Six months after graduating from college, Kyle Kazanjian-Amory ’14 knew he wasn’t happy. While working as a forensic accountant at a firm in Newport Beach, he realized what his life was missing: He wanted to make people laugh.
Three years later, Kazanjian-Amory founded Don’t Tell Comedy (DTC). Today, it produces intimate comedy shows in more than 45 cities and is the country's largest independent purveyor of live comedy. He spoke about his experiences during the recent U of R Office of Career and Professional Development (OCPD) Career Conference, a virtual event that featured alumni panels about careers in diverse fields and sessions with employers looking to hire interns and full-time employees.
Simmy Grewal ’22 introduced Kazanjian-Amory and spoke about her experience working as a DTC intern, thanks to the OCPD Bulldog Endeavor program launched in 2020. The program’s goal was to help students whose jobs or internships were rescinded due to the COVID-19 pandemic.
“One of the most impactful parts of my experience with DTC was being able to see the company pivot in a time where live comedy events were simply not possible,” she said. “Kyle was resilient and has continued providing opportunities for comedians while also expanding DTC’s operations by taking risks and problem-solving.”
At the crux of the Don’t Tell Comedy value proposition is Kazanjian-Amory’s interest in making shows accessible to everyone.
“When I started Don't Tell, I thought it would be an awesome way to get more involved in the comedy community,” Kazanjian-Amory said. “I was addressing problems I had seen from doing comedy for four years—it's too expensive, there're two-drink minimums. I was thinking: how can we make this a much more enjoyable experience and bring comedy to people instead of them having to drive to a specific part of town?”
After leaving his accounting job, he outlined a plan of action that involved actively participating in the Los Angeles comedy scene, volunteering to run show operations, and building the skills he needed to launch his own business—something he called a “Master’s in Comedy and Producing Summer Program.”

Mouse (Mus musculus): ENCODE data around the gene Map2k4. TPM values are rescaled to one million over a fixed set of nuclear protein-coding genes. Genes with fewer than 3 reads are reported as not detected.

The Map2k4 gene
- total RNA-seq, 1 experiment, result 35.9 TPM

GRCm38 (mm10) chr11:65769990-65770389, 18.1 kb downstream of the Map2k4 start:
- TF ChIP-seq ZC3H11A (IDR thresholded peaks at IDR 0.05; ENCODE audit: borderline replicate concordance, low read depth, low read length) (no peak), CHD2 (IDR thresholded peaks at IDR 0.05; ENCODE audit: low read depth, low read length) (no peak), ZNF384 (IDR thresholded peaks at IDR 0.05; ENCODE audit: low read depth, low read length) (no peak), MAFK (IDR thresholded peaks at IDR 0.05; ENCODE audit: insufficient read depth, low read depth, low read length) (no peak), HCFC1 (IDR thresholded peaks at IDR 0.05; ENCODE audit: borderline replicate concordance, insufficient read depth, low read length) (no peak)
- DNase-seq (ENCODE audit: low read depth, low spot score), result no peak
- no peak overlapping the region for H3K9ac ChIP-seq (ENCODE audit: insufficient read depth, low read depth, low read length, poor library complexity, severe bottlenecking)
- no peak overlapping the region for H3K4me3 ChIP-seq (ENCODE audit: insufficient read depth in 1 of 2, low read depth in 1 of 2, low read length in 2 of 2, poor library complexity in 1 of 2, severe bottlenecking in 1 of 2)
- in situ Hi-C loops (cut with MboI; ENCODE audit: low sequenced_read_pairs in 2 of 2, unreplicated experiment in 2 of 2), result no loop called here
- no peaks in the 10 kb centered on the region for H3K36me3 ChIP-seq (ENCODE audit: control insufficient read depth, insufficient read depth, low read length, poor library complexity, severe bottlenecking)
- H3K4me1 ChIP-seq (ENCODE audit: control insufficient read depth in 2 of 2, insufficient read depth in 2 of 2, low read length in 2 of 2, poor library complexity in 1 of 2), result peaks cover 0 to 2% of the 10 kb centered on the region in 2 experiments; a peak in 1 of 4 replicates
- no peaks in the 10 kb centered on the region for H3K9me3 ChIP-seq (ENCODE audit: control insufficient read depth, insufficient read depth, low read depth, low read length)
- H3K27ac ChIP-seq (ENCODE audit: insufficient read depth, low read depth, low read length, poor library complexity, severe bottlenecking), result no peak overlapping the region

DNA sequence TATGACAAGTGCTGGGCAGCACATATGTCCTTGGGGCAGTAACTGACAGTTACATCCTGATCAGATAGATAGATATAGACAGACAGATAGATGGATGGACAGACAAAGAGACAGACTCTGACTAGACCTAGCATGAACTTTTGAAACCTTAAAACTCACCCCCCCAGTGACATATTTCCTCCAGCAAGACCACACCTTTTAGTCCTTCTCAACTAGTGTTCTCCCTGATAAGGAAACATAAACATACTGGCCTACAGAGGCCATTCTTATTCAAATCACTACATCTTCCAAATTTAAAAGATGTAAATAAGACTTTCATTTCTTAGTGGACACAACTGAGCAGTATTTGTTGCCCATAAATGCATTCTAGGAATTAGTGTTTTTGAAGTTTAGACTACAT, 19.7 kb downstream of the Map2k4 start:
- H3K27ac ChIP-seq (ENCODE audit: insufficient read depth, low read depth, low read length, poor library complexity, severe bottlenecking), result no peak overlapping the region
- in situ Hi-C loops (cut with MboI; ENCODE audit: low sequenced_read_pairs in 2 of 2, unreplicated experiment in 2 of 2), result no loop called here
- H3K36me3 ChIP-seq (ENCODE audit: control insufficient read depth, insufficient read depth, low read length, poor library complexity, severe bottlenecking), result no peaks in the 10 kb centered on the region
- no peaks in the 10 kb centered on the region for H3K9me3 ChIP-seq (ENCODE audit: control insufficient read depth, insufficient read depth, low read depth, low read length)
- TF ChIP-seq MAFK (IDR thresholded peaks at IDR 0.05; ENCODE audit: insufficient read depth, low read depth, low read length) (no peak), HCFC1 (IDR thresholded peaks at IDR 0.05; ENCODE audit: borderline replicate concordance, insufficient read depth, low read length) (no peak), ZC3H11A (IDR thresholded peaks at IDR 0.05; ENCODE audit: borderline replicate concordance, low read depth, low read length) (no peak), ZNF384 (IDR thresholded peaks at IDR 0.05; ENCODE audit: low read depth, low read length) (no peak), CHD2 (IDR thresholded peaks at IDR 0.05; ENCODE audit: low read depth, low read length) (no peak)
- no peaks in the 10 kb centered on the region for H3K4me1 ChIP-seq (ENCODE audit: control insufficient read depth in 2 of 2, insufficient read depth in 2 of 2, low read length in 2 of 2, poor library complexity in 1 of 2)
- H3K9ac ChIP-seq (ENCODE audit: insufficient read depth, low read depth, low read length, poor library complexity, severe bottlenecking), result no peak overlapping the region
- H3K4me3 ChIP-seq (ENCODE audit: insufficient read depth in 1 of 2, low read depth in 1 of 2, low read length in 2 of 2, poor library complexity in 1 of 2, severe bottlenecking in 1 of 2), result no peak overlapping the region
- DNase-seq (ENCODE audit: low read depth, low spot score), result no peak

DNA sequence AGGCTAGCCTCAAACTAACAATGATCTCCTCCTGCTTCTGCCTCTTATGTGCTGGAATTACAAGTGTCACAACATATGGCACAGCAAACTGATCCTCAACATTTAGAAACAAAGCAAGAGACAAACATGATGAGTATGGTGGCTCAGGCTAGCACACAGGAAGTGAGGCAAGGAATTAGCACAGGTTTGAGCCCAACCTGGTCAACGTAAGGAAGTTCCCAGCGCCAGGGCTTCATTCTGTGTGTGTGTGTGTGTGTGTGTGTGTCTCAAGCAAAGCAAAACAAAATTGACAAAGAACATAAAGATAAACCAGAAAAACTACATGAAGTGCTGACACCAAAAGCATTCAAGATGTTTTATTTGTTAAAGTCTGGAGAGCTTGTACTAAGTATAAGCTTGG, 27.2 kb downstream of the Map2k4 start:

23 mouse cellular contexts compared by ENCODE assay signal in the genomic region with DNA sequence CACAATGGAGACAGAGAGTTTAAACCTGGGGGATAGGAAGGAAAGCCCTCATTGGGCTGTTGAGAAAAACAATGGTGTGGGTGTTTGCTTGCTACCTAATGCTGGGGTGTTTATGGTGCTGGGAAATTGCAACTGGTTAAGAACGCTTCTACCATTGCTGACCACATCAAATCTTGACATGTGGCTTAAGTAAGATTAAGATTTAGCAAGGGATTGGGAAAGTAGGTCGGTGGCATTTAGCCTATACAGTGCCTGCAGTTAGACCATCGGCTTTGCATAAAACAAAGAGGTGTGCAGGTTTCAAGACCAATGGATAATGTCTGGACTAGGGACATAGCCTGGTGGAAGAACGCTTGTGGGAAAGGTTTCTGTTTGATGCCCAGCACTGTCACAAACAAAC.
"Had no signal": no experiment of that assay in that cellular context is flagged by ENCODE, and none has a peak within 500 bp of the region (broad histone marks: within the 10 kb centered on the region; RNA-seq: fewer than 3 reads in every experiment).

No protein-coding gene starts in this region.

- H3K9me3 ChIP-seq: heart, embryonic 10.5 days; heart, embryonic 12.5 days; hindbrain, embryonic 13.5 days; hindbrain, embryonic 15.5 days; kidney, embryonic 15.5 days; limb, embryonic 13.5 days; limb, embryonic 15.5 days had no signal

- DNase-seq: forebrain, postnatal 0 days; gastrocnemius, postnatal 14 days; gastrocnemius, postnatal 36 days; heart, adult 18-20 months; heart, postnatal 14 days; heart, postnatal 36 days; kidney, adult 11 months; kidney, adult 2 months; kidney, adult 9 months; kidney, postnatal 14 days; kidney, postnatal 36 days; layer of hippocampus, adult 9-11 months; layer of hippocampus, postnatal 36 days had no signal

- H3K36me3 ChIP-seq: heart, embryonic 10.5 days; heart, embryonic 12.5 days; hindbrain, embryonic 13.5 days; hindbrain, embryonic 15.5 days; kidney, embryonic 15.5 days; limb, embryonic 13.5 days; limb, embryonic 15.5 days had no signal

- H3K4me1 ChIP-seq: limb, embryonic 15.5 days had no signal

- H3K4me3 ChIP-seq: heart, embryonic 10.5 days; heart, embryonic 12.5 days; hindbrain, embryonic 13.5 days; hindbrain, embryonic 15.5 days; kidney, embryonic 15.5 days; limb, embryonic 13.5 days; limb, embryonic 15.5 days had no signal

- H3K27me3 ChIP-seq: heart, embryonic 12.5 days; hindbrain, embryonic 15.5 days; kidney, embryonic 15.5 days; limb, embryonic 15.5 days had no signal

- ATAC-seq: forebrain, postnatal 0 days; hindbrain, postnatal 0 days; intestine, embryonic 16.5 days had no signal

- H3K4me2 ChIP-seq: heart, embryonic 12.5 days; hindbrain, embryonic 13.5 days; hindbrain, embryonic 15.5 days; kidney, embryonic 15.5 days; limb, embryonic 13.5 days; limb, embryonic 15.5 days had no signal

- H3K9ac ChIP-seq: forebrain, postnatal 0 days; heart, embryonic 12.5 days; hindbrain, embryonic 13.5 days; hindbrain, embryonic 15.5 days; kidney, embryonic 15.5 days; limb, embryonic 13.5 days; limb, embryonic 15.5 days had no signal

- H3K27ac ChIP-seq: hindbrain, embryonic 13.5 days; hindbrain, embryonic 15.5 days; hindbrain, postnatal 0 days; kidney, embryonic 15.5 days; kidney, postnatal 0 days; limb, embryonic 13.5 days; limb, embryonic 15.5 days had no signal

Throughout the process, Kazanjian-Amory leaned on family and friends, and personal resources, even liquidating his retirement account to access funds to launch the company. What started as a hobby—hosting comedy shows in friends’ backyards—turned into a successful business. The weekend of the OCPD conference, DTC was hosting 18 shows in different cities.
However, Kazanjian-Amory’s path didn’t come without challenges, the largest of which was managing an entertainment company amidst a pandemic. As Grewal mentioned, the DTC team pivoted and created a virtual trivia experience, marketing it to companies as a private and personal team-building event. To date, DTC has catered to Google, Amazon, and other large technology companies.
Ending his talk, Kazanjian-Amory outlined three points that informed his entrepreneurial approach and encouraged conference attendees to adopt them:
- Embrace discomfort. “Stand-up comedy is one of the most uncomfortable things you could ever do … but I’ve learned that putting yourself [in those situations] is a great way to grow,” he said.
- Learn how to take risks. Kazanjian-Amory noted that entrepreneurship isn’t the only way to go out on a limb—he encouraged listeners to challenge themselves in their own organizations and remain curious.
- Learn how to fail. Recalling an embarrassing monologue he wrote for a U of R acting class his senior year, Kazanjian-Amory said his failures revealed what he was passionate about, ultimately paving the way for creating DTC.
Learn more about the Office of Career and Professional Development.